"BUSINESS IS SLOW," says Thupten Nepali from behind the counter of his tiny Tibetan imports store on SW 3rd and Stark, surrounded by silver rings, thick rugs, and dark, colorful scarves—none of which are selling very well. Making matters worse, Nepali's landlord just raised his rent 25 percent. After five years in business, Nepali is closing his doors and spending the winter in Tibet figuring out what to do next. "I don't know. Maybe I will try to find a new space."
More so than in other cities, Portland's cultural and economic strength is built on small businesses like Nepali's. According to Mayor-elect Sam Adams' office, the Portland metro area is home to 49,896 small businesses, which employ 274,704 people. Over 45 percent of people in the private sector are employed in small businesses. That's much higher than other cities, according to Adams' Small Business Project Manager Clay Neal. These corner stores, coffee shops, dive bars, and postage stamp-size art spaces are not only Portland's economic bedrock, but they make the city interesting and livable.
But small businesses often operate with a thin cushion of profit, and when tough times hit, they don't get a federal bailout. In a recession, losing several hundred dollars a month to diminished sales or higher rent can be enough to cause a local entrepreneur to bite the dust.
Like many small businesses, Nepali's was on a month-to-month lease. In July, a new landlord took over his shop's building. In November, via form letter, the landlord announced that Nepali's monthly rent would jump $500.
"If it had stayed the same or even if the rent had been up $100, $200, I could have stayed," says Nepali.
Portland's neighborhoods may begin to look a lot different soon if other small stores and cafés that previously operated on a shoestring find themselves pulled even tighter.
"I've noticed a lot of entrepreneurial spirit in recent years, but I've also noticed a lot of those entrepreneurs are going out of business," says John Cosgrove, owner of Decades Vintage next door to Nepali's import store. While his rent has gone up nearly 20 percent under the new owner, Cosgrove is going to try to ride out the hard times. The woman who ran a dress boutique on the corner opted out—a space that once boasted a sign for "Artemisia" now says "for lease."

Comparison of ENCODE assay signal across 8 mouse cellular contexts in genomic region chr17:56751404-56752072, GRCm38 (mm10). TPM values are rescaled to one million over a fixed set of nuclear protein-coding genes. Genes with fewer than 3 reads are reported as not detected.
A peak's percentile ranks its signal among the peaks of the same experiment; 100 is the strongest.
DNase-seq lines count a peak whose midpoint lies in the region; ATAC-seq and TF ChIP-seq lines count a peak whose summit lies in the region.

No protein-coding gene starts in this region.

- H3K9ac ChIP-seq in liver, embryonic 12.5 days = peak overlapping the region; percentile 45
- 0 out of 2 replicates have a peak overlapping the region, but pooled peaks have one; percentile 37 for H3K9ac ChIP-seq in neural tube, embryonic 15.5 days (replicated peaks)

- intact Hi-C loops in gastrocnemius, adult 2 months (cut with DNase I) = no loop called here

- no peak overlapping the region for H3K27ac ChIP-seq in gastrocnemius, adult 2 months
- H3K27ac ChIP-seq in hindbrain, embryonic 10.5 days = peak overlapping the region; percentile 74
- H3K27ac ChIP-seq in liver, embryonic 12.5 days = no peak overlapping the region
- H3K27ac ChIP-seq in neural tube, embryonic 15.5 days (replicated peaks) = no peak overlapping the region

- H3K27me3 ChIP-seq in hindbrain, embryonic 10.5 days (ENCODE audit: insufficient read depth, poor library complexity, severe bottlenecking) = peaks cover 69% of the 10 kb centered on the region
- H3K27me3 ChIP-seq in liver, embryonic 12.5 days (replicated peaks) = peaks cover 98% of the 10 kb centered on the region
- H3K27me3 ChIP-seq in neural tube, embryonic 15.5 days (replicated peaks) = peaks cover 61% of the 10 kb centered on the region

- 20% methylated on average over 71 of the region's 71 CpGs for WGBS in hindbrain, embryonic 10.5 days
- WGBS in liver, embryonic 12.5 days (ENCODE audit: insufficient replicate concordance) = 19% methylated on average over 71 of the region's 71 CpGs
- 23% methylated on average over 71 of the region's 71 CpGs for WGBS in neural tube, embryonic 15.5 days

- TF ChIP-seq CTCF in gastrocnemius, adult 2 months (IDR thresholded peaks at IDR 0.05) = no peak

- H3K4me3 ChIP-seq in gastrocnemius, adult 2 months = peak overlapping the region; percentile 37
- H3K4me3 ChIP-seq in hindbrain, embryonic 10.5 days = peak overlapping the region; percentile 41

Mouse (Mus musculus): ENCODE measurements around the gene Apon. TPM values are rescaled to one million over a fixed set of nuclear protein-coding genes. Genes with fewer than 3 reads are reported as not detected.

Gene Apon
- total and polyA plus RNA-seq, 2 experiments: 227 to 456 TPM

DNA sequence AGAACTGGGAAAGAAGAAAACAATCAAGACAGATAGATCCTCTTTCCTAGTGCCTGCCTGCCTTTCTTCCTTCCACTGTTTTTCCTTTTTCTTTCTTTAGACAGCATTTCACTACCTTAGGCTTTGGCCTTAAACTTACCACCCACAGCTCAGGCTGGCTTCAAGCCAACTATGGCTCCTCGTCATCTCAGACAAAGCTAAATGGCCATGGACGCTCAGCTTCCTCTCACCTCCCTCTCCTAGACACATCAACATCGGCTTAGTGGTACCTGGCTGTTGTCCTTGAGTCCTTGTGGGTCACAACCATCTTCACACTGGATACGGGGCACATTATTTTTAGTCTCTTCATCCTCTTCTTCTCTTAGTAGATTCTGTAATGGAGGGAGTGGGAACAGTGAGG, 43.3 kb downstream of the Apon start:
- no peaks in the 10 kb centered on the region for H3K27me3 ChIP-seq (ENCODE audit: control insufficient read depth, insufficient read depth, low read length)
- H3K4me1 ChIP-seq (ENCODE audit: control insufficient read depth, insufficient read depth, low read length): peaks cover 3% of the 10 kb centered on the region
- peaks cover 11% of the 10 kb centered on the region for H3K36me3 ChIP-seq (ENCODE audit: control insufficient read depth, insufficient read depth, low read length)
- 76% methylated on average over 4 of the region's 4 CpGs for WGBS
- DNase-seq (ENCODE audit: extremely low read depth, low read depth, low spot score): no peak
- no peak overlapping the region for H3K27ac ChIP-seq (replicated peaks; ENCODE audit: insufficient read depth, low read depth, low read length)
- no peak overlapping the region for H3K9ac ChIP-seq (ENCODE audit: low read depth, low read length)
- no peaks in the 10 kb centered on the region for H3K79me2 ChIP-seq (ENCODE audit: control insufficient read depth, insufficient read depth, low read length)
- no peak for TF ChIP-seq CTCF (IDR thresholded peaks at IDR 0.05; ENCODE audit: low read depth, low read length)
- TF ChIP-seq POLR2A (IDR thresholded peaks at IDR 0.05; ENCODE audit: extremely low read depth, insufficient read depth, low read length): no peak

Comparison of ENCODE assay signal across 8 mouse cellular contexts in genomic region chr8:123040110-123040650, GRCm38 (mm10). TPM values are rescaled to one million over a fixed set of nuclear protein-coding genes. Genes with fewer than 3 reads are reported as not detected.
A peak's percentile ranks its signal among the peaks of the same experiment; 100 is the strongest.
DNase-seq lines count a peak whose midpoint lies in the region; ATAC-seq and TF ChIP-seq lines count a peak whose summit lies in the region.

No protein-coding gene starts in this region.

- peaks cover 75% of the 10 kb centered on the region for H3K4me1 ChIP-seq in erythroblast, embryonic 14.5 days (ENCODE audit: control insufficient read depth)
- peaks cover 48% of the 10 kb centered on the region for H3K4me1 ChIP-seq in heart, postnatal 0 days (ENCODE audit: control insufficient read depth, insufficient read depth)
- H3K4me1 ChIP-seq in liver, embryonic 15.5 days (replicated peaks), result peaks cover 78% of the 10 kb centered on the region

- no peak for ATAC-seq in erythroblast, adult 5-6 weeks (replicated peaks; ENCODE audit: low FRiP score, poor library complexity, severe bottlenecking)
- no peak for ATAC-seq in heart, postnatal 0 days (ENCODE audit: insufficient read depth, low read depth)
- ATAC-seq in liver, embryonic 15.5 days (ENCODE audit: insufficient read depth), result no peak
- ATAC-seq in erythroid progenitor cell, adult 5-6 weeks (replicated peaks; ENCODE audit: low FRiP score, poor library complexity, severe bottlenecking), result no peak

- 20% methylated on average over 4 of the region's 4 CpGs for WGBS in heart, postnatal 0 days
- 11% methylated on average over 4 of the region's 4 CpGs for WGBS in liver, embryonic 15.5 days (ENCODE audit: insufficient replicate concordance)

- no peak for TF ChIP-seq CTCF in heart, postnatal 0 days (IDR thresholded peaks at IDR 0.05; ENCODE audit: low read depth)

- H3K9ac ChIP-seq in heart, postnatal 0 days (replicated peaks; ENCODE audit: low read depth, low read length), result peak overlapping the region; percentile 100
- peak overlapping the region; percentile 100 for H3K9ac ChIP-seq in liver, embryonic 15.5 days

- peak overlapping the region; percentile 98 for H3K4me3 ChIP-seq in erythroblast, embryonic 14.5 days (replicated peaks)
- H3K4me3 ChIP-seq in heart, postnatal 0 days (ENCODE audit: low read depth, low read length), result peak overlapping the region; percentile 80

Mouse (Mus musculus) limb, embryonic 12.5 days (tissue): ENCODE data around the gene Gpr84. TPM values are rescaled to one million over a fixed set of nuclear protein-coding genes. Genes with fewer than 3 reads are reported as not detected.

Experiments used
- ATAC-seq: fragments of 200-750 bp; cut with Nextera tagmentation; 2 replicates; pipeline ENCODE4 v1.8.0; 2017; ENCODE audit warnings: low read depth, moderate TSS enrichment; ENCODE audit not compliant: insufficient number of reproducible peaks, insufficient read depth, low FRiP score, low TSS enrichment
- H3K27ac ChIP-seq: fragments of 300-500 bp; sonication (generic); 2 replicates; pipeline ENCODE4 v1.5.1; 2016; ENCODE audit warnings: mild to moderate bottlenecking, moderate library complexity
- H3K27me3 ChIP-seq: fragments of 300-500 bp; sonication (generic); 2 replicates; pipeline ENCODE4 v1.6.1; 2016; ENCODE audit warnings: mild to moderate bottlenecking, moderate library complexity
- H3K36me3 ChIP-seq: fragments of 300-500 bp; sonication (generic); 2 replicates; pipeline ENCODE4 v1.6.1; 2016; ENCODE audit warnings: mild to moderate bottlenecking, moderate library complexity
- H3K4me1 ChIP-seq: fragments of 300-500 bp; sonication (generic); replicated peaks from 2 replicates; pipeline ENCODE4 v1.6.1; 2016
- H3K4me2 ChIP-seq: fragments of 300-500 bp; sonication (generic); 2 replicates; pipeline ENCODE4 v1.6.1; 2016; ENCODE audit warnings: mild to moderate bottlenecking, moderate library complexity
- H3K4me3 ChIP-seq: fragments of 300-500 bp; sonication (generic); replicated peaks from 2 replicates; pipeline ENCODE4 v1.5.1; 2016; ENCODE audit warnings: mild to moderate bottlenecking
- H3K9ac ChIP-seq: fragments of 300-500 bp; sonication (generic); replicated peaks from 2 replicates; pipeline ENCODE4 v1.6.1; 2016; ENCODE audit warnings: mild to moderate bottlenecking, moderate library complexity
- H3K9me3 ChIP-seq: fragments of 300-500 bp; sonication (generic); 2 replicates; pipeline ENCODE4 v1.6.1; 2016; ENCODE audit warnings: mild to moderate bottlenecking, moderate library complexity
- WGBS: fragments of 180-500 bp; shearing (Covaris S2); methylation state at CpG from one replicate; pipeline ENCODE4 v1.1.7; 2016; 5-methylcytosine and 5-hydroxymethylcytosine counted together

Meanwhile—at least downtown—small business space is in demand, creating an odd set of circumstances for small business owners like Nepali and Cosgrove.
While the owner of the SW 3rd and Stark building did not return calls, commercial vacancy rates downtown and in the Pearl District are low, putting the power in landlords' hands. Only 6.5 percent of retail spaces are vacant, according to the Portland Business Alliance (PBA), and new businesses are usually waiting to take a spot if someone else goes out of business. Spaces with less than 1,500 square feet—ideal for a local, independent business on a tight budget—are still hot.
Five small spaces that recently opened in the bottom of the Gregory, a mixed-use building in the Pearl, got "snapped up right away" by local businesses, according to real estate agent Caryl Brown.
That strong demand and high-occupancy rate is a sign that small businesses are doing just fine downtown, according to Megan Doern of the PBA. "We're seeing a lot of traffic," says Doern. "Portland has a great way of shopping local." Doern believes that big national stores may actually be faring worse than little local stores, pointing to the shuttering of national franchise Shoe Pavilion as the most notable closure in recent months.
On the other hand, the health of Portland's small businesses all seems to depend on who is taking the pulse. Jean Baker of the Alliance of Portland Neighborhood Business Associations spends her days walking streets like Hawthorne and Division, checking in on small businesses. She says many are close to collapse.
"Small businesses tend to have a really small cushion. You pay yourself whatever's left over after all the expenses are paid," says Baker. "A lot of them won't survive past January or February.... It's not good. There's lots of neighbors wandering around but they're not buying anything."
Back behind the counter at Decades Vintage, Cosgrove is skeptical that the city's cheerleading about small businesses will actually result in policies—or simply more local spending—that will help him stay afloat.
"We're all rah rah for small business," he says. "But show me the money, you know?"